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Judge suspended for 60 days, no pay

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The Indiana Supreme Court has suspended Marion Superior Judge Grant W. Hawkins from the bench for 60 days without pay, though two justices wanted a yearlong penalty while two others wanted a month suspension.

An order came just before 5 p.m. Wednesday in In the matter of the Hon. Grant. W. Hawkins,  No. 49S00-0804-JD-157, ending the almost yearlong disciplinary action that came to light because a wrongfully convicted man sat in prison for nearly two years after DNA evidence cleared him of a rape.

Starting Thursday, the judge who's been presiding over Criminal Division 5 since Janaury 2001 begins his 60-day suspension. He's been temporarily suspended since Nov. 25, but has been earning his state-set $125,647 annual salary.

A three-judge panel and the Indiana Commission on Judicial Qualifications recommended his removal last year, stemming from the April 2008 charges that his lack of court supervision resulted in case delays. The judge's former commissioner, Nancy Broyles, was also charged but resigned last year and has been permanently banned from the bench.

Chief Justice Randall T. Shepard and Justice Frank Sullivan wanted a yearlong suspension without pay based on the serious nature of the case and the recommendation for removal, while Justice Ted Boehm felt a 30-day suspension was appropriate since the trial judge didn't intentionally do anything wrong. Justice Robert D. Rucker concurred with the lesser sentence, and Justice Brent Dickson wrote a paragraph of his own saying the 60-day suspension was an appropriate middleground that balances his fellow justices' disagreement, the removal recommendation, and the 105 days Judge Hawkins had already been off the bench.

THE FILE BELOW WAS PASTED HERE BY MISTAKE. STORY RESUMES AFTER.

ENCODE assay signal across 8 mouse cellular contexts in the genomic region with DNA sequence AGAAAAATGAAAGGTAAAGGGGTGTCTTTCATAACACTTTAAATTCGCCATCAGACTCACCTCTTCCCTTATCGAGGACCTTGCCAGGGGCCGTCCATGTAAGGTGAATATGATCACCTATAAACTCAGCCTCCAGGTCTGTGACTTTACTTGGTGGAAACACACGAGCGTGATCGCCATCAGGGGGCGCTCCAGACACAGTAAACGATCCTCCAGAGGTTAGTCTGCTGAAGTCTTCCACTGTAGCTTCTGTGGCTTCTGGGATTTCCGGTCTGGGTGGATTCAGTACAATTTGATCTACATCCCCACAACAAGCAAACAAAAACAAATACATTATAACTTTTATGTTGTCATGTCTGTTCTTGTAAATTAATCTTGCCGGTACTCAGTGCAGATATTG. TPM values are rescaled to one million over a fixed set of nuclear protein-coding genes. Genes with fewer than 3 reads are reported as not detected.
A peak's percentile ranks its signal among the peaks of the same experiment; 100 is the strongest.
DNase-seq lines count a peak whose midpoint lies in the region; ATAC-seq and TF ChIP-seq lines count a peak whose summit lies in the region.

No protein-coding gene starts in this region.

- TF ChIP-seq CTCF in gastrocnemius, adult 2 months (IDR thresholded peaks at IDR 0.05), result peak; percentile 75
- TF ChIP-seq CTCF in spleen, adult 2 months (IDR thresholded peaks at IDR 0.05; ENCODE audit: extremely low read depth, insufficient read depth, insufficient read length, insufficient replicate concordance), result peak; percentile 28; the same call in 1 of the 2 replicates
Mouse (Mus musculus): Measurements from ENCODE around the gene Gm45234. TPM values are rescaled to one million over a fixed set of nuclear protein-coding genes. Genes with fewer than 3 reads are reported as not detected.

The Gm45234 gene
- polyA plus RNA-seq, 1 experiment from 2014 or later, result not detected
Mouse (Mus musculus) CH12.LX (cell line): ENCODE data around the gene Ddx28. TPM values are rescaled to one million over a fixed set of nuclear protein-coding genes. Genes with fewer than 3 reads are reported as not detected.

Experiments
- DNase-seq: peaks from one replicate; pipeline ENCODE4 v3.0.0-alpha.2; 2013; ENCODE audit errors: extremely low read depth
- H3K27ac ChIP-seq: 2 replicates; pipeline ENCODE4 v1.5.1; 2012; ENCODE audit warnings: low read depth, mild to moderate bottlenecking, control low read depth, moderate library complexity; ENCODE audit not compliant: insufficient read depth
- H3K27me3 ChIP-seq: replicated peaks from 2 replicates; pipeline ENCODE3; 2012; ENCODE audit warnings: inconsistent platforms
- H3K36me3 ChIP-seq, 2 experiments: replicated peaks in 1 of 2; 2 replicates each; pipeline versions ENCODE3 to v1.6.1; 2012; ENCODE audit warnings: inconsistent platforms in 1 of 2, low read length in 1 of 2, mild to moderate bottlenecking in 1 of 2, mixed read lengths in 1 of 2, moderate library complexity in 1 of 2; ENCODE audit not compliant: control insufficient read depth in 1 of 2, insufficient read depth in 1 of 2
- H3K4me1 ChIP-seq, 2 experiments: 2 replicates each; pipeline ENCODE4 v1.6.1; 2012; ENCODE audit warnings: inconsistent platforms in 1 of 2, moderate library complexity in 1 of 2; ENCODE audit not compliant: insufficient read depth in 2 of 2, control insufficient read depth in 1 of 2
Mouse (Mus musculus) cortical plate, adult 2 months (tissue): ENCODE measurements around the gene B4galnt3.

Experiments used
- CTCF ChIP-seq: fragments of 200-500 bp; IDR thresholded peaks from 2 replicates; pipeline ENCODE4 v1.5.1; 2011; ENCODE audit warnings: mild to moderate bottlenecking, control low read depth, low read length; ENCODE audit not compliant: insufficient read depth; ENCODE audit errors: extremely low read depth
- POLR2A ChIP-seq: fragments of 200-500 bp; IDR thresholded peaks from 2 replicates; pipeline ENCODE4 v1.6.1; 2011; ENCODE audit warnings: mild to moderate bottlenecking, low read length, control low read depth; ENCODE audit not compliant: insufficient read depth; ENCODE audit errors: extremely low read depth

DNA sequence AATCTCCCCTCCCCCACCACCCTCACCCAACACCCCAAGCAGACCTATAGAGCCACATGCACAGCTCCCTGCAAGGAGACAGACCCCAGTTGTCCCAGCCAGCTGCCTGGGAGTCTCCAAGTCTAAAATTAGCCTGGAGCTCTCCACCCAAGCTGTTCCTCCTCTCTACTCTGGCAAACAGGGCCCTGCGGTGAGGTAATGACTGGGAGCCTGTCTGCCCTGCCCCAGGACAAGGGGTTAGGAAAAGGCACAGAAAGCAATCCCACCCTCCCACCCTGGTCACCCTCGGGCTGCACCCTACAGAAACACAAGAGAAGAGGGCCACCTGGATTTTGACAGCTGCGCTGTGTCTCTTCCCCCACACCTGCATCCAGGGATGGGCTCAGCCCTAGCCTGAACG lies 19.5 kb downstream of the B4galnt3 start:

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  1. This law is troubling in two respects: First, why wasn't the law reviewed "with the intention of getting all the facts surrounding the legislation and its actual impact on the marketplace" BEFORE it was passed and signed? Seems a bit backwards to me (even acknowledging that this is the Indiana state legislature we're talking about. Second, what is it with the laws in this state that seem to create artificial monopolies in various industries? Besides this one, the other law that comes to mind is the legislation that governed the granting of licenses to firms that wanted to set up craft distilleries. The licensing was limited to only those entities that were already in the craft beer brewing business. Republicans in this state talk a big game when it comes to being "business friendly". They're friendly alright . . . to certain businesses.